Language and Communication


Unconscious and implicit bias


Racism and White Privilege

Problematic Words and Phrases

Substitutions and Alternatives

A number of authoritative sources are now advocating for more careful word choice, and avoiding those that are unclear, rely on a background not everyone may have, or can cause pain to others. Some useful lists:


Some words and phrases in longtime use in software development have associations that are uncomfortable or painful for some people. When the people hurt by a word or phrase are under-represented, such words can become commonly used despite being hurtful. As we learn to be more welcoming and inclusive, that can include adjusting our language to avoid words with historical connotations that cause pain.

What’s more, such uses are almost always metaphors, and not all members of our industry share a given set of cultural references to draw on for such metaphors. Maybe you’re familiar with cowboy movies in which the good guys wear white hats and the bad buys wear black hats: someone who grew up on a different continent from you, or 40 years after you, may not be.


The word master has painful connotations for many people, because of its use in slavery. It is therefore important to avoid using it. Even when the historical use for it is not related to slavery, it’s still important to avoid using it, because of the pain it will cause some of your users/readers.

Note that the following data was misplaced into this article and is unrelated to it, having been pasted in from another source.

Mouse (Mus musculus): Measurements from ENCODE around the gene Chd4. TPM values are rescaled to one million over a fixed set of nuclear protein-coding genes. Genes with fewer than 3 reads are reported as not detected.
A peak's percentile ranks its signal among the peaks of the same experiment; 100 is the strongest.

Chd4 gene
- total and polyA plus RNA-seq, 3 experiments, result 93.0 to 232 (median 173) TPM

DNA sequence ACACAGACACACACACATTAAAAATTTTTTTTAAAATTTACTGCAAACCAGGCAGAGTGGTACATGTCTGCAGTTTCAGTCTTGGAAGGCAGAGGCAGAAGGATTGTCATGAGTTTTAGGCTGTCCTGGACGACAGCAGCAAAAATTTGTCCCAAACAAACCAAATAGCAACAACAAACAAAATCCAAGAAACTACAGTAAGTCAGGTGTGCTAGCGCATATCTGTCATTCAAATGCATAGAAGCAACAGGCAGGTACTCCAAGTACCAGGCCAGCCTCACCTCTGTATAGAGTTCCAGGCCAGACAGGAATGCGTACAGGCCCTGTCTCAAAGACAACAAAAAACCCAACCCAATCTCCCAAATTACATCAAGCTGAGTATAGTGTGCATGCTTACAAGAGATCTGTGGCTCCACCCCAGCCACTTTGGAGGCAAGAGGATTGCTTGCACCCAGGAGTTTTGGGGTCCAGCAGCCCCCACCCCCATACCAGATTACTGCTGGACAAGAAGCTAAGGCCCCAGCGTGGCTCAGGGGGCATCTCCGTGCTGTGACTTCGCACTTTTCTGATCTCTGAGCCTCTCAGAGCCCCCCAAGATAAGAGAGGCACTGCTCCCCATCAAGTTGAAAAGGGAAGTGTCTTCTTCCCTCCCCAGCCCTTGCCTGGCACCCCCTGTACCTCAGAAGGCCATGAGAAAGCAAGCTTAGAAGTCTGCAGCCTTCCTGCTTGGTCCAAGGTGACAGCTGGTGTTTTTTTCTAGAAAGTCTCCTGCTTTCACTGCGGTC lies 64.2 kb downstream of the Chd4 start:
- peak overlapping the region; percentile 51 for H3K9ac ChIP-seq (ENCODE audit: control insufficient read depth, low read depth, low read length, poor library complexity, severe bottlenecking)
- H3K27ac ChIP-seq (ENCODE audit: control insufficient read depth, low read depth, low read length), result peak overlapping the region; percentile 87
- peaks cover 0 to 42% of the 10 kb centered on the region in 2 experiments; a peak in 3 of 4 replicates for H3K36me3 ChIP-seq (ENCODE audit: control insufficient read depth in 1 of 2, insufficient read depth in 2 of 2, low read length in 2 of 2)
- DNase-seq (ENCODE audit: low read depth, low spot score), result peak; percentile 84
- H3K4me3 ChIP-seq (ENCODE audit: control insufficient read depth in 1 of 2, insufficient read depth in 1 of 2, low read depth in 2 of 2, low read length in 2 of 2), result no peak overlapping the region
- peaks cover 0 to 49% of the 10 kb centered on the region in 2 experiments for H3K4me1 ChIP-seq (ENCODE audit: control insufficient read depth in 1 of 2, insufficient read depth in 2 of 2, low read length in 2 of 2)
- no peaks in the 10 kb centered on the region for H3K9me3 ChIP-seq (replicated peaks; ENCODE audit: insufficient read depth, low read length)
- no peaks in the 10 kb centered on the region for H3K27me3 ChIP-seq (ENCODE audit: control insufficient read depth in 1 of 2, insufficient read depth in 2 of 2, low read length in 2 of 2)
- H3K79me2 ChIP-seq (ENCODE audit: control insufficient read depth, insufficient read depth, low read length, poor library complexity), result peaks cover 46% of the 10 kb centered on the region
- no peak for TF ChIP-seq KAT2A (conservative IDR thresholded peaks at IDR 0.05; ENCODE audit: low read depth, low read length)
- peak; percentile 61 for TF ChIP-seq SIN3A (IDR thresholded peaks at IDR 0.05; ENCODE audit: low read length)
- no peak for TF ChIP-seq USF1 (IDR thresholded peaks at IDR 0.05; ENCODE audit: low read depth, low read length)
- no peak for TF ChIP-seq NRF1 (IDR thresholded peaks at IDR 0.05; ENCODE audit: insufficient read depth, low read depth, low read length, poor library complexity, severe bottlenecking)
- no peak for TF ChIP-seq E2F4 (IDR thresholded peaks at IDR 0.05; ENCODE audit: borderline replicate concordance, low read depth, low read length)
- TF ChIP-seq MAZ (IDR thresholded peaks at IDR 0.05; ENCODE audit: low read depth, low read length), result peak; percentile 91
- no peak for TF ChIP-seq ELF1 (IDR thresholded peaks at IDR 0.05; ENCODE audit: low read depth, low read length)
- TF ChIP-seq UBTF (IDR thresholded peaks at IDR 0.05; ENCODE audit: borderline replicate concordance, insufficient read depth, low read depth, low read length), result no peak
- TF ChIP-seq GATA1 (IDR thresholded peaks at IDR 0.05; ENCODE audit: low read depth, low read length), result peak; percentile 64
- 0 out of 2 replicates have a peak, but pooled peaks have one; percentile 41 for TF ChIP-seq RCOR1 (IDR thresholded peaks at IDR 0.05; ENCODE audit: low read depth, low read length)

We communicate not only with words, but with images. If your talk, blog post, article or tweets all feature able-bodied white men, you might not know where to find anything different. Here are some starting points.


Some behaviours are so common in response to diversity efforts that they have been named and categorized. Knowing that a particular line of argument or way of talking to you is common may help you resist it, and deal with it more confidently.


Paradox of Tolerance

Being inclusive doesn’t mean allowing everything, especially intolerance and rudeness: this is the “Paradox of Tolerance”.


TERF is an acronym for trans-exclusionary radical feminist.


In the words of Dr Nisreen Alwan:

I’m fed up of people not introducing me by my titles in public forums. I am a Dr (medic & PhD). I’m an Associate Professor. I worked hard to gain these titles & I don’t give permission to omit them. Just because I’m an ethnic minority woman doesn’t mean that I’m just ‘Nisreen’!


Whataboutery is an arguing approach that asks “what about” some other thing to derail conversation.